Today ecommerce saves customers money and time tomorrow it will accelerate discovery

By May 15, 2014Ecommerce

I’ve just re-read Jeff Bezos 1997 letter to shareholders. It’s a great example of clear story telling and bold strategy, but most importantly Bezos’ judgement is amazing, and much of it stands the test of time. The title of this post is a bastardisation of this quote from the letter:

Today, online commerce saves customers money and precious time. Tomorrow, through personalization, online commerce will accelerate the very process of discovery

We are ecommerce investors and 17 years after this letter was written personalisation is one of our investment themes. Our portfolio companies Thread, Stylect, and Top10 all aim to win on the basis of larger range, and better personalisation and discovery. I think this theme has some way to go. Buying high value items online, especially ones with emotional drivers, is still painful, largely because it’s hard to know if the purchase is right for me. Free and streamlined returns processes have helped a lot, but the real prize comes from gathering more information about the purchase and purchaser and being smart with matching. Artificial intelligence has a large role to play, as do social signals and other new sources of data, including wearables.

  • Nathan Schor

    Nick,
    Interesting connection about how the personalization problem persists. In your observation ‘the real prize comes from gathering more information about the purchase and purchaser’, you left out the key source of the most authentic data – the users themselves. As a business model the customer-centered approach is referred to as demand-side commerce, intentcasting, or VRM, topics you’ve covered in the past.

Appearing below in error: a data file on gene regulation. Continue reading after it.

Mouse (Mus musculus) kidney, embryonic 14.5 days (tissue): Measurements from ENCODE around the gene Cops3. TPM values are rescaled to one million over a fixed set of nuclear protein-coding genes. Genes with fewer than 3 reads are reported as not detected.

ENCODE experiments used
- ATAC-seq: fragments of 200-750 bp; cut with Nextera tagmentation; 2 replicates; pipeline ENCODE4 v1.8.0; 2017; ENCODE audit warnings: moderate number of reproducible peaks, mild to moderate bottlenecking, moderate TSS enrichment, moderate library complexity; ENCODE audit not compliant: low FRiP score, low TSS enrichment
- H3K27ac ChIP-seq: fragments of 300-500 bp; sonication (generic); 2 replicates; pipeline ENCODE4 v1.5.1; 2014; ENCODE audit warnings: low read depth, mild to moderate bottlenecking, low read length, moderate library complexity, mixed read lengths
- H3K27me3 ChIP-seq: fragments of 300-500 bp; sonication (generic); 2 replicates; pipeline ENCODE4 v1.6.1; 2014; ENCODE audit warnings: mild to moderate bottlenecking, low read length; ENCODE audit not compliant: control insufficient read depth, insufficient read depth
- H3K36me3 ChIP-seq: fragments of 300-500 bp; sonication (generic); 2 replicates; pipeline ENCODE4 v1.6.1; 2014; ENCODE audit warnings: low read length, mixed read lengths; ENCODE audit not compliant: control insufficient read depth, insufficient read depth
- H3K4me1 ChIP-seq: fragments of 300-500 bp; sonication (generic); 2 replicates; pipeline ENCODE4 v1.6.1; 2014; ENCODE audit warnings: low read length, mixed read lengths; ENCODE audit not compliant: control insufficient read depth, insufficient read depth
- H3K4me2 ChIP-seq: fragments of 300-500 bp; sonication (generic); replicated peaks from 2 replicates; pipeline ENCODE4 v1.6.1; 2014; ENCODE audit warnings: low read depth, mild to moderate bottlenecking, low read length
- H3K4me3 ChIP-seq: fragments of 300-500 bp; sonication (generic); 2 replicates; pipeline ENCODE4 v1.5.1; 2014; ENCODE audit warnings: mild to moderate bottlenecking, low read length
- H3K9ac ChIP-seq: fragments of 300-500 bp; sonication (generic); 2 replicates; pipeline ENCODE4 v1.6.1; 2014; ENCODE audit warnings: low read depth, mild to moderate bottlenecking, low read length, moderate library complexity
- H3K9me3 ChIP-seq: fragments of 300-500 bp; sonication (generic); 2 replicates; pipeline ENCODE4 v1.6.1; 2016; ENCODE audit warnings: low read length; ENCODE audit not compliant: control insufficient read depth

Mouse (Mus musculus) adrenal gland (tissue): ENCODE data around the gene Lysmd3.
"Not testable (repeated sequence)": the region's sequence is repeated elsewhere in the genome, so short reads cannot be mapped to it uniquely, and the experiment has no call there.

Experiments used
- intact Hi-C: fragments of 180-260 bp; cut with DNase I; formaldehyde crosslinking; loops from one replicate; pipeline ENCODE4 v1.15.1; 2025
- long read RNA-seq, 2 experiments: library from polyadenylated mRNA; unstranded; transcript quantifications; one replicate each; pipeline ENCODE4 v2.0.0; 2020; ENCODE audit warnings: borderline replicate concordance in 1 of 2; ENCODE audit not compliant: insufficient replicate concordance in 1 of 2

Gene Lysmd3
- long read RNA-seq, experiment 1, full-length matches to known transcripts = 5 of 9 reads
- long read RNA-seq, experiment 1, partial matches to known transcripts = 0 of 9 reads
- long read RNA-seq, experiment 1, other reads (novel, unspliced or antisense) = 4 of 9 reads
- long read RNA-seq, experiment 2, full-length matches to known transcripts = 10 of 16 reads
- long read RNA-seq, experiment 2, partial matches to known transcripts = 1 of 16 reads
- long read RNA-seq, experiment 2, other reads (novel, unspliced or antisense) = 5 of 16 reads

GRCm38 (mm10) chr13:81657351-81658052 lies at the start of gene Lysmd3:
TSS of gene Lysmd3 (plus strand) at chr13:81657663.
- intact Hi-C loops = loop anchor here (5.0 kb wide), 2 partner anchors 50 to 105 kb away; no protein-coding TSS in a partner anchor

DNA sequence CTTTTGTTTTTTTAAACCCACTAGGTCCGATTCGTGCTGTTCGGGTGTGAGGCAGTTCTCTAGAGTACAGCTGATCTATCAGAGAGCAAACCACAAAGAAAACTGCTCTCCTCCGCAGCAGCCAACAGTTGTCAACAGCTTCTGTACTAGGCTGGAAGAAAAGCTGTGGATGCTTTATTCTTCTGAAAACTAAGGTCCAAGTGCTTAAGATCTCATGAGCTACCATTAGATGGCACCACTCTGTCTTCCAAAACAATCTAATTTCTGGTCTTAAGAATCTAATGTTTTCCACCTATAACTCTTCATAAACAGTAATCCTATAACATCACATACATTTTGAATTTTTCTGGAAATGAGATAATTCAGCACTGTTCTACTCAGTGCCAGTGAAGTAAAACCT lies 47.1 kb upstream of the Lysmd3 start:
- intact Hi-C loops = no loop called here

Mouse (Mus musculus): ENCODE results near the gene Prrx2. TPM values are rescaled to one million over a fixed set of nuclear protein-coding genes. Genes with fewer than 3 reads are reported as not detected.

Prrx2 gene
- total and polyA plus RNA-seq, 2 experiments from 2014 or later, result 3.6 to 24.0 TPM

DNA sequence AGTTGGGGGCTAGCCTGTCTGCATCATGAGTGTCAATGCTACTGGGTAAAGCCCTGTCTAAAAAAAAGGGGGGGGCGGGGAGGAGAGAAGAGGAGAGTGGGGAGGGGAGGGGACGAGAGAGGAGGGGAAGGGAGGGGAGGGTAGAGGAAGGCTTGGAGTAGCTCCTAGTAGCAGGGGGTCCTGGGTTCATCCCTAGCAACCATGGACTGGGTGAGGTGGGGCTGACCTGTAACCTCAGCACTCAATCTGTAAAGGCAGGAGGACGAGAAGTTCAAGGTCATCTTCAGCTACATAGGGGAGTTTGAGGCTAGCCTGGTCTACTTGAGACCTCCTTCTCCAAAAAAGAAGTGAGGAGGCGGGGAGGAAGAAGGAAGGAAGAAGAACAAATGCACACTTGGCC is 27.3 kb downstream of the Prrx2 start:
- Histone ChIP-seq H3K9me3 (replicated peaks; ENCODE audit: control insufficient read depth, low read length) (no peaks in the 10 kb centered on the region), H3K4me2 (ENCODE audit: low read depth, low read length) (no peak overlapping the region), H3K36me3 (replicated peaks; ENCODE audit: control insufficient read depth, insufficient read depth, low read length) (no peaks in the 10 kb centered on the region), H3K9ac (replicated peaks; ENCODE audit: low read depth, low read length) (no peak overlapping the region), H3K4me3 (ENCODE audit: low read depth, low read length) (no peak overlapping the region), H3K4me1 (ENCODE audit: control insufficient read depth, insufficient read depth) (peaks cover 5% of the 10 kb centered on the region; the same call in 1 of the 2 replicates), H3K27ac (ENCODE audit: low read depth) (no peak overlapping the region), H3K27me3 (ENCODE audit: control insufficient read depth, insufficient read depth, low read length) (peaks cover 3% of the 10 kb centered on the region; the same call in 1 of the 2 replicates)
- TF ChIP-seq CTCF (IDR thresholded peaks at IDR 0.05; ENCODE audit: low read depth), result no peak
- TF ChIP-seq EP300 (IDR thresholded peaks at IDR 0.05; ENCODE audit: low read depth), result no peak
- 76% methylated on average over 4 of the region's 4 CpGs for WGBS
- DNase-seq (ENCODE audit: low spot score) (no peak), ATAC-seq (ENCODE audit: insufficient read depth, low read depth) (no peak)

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  • http://localoids.com/ Prashant Lagisetti

    Hi Nic,
    Interesting quote and it has stood the test of time for a decade and a half, but as you quite rightly pointed out, there is a definite shift towards personalisation. In my humble opinion, I think the big opportunity here is niche social networks. These networks have a highly engaged member base with similar interests, and (hopefully) well formed profiles which can be used to target advertising.
    For example, Localoids, my business, is primarily a travel and learning social network, thus we are able to promote travel services and products to users, based on their travel preferences. Taking it a step further, we can suggest the best places to surf, rock out, hike or anything else, while adding travel services, events etc as part of our offer. This is real, personalised discovery. Niche social networks are where you can find passionate people, with particular interests. Just what you want in ecommerce.

  • http://www.theequitykicker.com brisbourne

    Hi Prashant – niche social networks are very important for their constituents, but in my experience have been tough to monetise. In the sites I know there isn’t much intent to buy and users don’t want to see too many ads, hence you need massive volume if the business is to get to VC scale.

    best,
    N

  • http://localoids.com/ Prashant Lagisetti

    Hi Nic – Thanks for your response. I don’t doubt your experience that niche social networks are tough to monetize, but I am slightly surprised. It’s something we will be testing shortly. Our approach will be different to the likes of FB for example. We will run a freemium model for subscriptions, but will also have an ecomm section.
    Our focus will be on the community and any suggestions we make for services, products or events will be to help out our members. We know what they like and can provide highly personalised deals for them at a discount to what they can access them for, using our shared affiliate commission model. Personalisation is a massive topic in travel right now, so we feel we are well situated. We’ll make these offers by email and onsite messaging, not ads on the site. It’s an assumption, that we will test with our MVP shortly, but we are confident the model will work.